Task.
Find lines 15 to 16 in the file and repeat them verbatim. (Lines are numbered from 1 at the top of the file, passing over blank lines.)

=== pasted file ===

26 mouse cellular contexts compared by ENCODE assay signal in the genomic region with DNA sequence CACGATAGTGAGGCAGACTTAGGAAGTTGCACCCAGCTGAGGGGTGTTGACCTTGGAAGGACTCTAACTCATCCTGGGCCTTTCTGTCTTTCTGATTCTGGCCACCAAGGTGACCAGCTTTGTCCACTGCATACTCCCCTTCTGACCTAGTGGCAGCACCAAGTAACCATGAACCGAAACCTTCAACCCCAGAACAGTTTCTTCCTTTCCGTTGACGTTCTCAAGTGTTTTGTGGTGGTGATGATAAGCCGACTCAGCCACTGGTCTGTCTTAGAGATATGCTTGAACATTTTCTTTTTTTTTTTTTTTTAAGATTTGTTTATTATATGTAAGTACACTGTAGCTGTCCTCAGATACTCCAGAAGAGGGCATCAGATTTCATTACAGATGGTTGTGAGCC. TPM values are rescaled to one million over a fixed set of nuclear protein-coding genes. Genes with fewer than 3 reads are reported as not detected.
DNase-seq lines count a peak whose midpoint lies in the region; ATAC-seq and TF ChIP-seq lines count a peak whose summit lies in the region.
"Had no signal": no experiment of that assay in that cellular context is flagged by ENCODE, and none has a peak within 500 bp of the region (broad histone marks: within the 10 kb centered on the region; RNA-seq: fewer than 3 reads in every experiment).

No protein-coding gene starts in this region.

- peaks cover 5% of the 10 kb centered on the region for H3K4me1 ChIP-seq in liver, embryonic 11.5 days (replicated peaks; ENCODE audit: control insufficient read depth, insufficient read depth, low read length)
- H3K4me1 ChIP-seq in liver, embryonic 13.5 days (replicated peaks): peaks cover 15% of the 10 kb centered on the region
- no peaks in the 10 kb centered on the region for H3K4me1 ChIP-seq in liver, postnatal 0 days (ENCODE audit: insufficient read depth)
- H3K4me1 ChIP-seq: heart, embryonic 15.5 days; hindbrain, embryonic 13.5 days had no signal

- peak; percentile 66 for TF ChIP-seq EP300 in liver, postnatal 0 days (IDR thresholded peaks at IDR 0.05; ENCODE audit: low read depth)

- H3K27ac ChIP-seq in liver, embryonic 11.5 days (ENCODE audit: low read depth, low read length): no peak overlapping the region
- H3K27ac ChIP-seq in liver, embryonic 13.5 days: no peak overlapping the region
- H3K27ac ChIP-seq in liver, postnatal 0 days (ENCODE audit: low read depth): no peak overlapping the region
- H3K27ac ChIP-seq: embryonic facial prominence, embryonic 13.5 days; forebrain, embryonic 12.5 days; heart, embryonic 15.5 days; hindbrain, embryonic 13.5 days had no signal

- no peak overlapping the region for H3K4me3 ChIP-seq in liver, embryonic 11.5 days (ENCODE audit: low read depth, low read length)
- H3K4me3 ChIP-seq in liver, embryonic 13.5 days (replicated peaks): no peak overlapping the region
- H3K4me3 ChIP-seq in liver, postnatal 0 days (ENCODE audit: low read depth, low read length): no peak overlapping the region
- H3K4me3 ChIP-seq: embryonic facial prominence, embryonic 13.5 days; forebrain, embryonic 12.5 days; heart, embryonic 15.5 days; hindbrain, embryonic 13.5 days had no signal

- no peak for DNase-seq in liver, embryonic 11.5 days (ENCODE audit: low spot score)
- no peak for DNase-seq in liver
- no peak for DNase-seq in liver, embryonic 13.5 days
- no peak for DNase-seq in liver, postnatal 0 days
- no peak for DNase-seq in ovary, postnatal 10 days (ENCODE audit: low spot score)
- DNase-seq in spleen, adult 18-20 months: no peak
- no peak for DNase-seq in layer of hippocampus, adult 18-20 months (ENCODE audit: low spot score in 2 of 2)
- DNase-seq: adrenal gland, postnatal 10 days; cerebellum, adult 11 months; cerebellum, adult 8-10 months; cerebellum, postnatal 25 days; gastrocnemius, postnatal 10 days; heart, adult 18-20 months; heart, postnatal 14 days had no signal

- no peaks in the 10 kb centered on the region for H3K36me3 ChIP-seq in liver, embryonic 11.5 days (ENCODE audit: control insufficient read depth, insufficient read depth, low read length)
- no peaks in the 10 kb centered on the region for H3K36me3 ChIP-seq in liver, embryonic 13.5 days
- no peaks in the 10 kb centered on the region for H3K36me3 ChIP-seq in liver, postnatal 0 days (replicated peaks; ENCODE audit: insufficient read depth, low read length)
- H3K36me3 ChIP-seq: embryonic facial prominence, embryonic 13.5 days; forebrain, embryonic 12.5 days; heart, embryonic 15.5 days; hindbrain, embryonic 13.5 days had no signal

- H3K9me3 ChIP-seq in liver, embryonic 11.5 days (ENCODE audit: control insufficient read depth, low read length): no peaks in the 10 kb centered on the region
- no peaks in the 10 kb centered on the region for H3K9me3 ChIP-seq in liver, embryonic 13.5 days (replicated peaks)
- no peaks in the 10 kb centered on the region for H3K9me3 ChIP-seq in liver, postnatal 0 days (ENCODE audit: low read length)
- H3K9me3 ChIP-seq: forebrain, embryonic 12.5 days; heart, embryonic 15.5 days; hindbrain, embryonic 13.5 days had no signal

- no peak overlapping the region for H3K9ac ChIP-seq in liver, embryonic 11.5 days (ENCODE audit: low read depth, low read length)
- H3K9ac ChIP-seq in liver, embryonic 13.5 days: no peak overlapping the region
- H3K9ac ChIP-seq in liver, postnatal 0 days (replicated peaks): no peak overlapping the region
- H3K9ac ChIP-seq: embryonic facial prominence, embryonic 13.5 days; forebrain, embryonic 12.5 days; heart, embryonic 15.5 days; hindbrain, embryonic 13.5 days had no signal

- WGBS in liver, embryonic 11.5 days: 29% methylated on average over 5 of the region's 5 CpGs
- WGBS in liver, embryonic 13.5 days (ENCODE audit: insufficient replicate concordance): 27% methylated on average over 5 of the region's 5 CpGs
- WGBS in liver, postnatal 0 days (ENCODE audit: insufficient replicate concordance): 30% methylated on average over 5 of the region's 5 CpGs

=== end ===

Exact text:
- H3K4me3 ChIP-seq in liver, embryonic 13.5 days (replicated peaks): no peak overlapping the region
- H3K4me3 ChIP-seq in liver, postnatal 0 days (ENCODE audit: low read depth, low read length): no peak overlapping the region